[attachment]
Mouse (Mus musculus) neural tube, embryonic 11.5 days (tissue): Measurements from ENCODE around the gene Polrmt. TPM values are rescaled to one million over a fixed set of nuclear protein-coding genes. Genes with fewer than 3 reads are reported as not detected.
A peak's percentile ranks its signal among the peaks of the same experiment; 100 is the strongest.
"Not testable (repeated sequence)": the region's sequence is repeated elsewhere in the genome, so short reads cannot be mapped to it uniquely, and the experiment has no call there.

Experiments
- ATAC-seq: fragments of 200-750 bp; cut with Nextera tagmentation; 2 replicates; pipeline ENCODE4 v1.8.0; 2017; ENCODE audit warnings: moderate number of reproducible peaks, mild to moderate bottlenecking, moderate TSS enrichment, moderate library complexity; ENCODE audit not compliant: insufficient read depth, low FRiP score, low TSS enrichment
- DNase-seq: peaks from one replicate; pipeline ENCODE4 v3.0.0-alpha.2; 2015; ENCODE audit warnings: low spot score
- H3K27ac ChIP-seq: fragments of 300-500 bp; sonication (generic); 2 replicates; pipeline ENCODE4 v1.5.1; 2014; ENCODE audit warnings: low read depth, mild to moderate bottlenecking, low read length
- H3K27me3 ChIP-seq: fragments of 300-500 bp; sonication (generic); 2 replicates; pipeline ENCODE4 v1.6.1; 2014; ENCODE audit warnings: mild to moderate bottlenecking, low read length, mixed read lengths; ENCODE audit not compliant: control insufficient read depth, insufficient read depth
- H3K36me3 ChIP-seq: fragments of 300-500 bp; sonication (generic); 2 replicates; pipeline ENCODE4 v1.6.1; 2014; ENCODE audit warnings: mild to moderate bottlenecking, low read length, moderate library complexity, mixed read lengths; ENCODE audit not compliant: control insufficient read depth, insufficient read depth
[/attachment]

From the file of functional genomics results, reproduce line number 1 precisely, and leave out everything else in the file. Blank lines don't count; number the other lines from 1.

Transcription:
Mouse (Mus musculus) neural tube, embryonic 11.5 days (tissue): Measurements from ENCODE around the gene Polrmt. TPM values are rescaled to one million over a fixed set of nuclear protein-coding genes. Genes with fewer than 3 reads are reported as not detected.